One source recounts in stark terms the pressures being placed on some members of staff in the public sector, whose salaries have been either implicitly or in some cases explicitly linked to the amount of savings and reductions in monthly charges being made. This creates a highly stressful environment for all involved.
In response, it is understood that the Infrastructure & Projects Authority (IPA) is looking at ways in which it can tackle the issue. There are suggestions that a mental health ‘tsar’ could be brought in to help improve the direction of travel, carrying out research into the issue. Meanwhile, other ideas being mooted include the creation of a code of conduct as a way to ensure all parties are signed up to certain ways of behaving.
Critics will argue that such a code will need to have teeth if it is to be meaningful, but the concept has been pushed by DLA Piper’s work in this area, through its so-called Project Autumn initiative that has issued a series of recommendations on how to handle some of the stresses and strains around PFI handback.
And it is having a clear impact on personnel. One source says three members of staff left in the first half of 2022, all because of the stress of the job. Meanwhile, a management services provider says that although they have managed to retain staff, the firm has had to support general managers and others who have been forced to take up to six months off with stress-related illnesses.
“Operational staff are bearing the brunt of a shift in behaviours and are suffering more with stress and similar conditions,” says one provider.
“Subcontractors are losing account leads and technical people because they don’t want to work in that environment. We have had contracts where the FM provider can’t get the staff to replace roles.”
“As well as the human cost, this has an obvious impact on a project and the ability to successfully deliver services. Sometimes it can cause challenges to recruit good people,” adds one consultant.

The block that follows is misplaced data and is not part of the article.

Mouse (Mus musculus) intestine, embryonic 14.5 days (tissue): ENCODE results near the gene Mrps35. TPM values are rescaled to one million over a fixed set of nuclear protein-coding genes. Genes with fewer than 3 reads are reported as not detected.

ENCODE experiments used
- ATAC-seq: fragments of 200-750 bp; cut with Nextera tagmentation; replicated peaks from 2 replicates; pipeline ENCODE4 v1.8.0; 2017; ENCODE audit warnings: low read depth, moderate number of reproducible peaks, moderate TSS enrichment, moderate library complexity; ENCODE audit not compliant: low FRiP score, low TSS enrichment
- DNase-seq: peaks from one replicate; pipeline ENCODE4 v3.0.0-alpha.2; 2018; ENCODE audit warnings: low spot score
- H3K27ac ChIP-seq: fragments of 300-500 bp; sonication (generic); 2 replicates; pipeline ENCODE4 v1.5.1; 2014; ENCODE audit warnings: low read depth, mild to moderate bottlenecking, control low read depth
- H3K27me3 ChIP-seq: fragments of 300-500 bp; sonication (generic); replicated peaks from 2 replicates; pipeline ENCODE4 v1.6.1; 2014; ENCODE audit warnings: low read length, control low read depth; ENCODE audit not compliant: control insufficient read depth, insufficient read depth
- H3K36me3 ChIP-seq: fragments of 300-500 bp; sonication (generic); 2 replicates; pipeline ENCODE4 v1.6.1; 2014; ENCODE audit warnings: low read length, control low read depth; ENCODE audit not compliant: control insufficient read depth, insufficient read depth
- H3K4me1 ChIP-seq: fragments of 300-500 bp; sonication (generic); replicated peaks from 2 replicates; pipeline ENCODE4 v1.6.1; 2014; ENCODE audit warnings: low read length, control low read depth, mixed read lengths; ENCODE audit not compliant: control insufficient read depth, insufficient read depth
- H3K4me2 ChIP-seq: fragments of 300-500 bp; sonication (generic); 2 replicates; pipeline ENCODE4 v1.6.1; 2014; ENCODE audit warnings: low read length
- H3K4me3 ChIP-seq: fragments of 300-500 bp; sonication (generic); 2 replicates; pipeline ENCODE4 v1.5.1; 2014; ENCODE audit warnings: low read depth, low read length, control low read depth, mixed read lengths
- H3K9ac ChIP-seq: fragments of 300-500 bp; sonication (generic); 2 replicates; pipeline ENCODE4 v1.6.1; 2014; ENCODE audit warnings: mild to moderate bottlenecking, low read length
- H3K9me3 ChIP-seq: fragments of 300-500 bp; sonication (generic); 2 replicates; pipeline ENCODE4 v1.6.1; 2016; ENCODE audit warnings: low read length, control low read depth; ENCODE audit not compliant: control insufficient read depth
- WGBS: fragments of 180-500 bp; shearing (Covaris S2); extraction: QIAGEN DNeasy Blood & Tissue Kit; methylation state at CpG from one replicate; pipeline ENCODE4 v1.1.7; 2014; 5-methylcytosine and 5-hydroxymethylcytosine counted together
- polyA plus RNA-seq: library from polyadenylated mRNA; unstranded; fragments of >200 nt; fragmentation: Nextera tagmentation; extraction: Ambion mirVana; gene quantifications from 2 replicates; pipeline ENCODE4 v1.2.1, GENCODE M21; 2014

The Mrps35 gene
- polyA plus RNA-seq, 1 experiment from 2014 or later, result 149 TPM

Perhaps one of the unique things about the way PFIs work is that those dealing with many of these pressures day-to-day (whether cleaners, project managers, helpdesk staff or others) will find pressures coming from organisations other than their employers.
Therefore, it can often be difficult for a company to have full sight of their staff’s difficulties - unless the structures are in place to allow them to share their problems. “Working in collaboration, to a common aim, with a more positive culture, people are far more energised and can confidently take initiative,” argues an advisor.
In a PPP scheme, with so many different organisations coming together, a weak link in any of that chain can result in significant pressure being placed on individuals.
“Companies need to look after their people and treat them with decency,” says one management services provider. “That is compassionate leadership. It doesn’t mean not having difficult conversations or being demanding of those staff.”
So what can be done to tackle this problem? While the culture within organisations is clearly a critical step, those entities will need to go further to ensure their staff are properly supported - and to be clear where the pressures are coming from and how they can be mitigated.
It is well known now that a number of providers will rotate their project managers around different projects so that those who are working on a difficult scheme are less likely to suffer stress-related illnesses (and, at an earlier stage, still have a commitment and enjoyment in their job).
Such rotation - whether done as a strict routine or based on employee feedback - can be a double-edged sword: on the one hand, individuals are being looked after; but on the other, project expertise is being lost with their removal, and this can cause disruption, especially as projects head towards expiry and having a good understanding of how they have developed and evolved over time can be really useful.
Some point out that by keeping the staff within the business - rather than them leaving because of stress - does at least mean the expertise is retained in-house, if not specifically on that project.
There are other processes being put in place, too.
“As an advisory and project management business, we talk a lot about resilience within the team and provide training in this area,” says one source. “On many projects everyone is under significant pressure and, understandably, this will flow down from the public sector and those leading on a project, to those providing services. We need to be able to manage that and focus on providing the highest quality services.”
“That is linked to the structure that they are in, where they know the support from above is there for them when things become challenging,” continues another provider. “We help people cope with difficult situations and difficult PFI contracts by trying to create a sense of cohesion and living the experiences with the individuals.”
Other solutions being developed by employers include an assistance helpline for employees and their families to access counselling.
“The key thing is to anticipate the issue,” says one provider. “If we sense greater rigour is being applied on a contract, we try to anticipate that by having the correct level of resource on the ground.”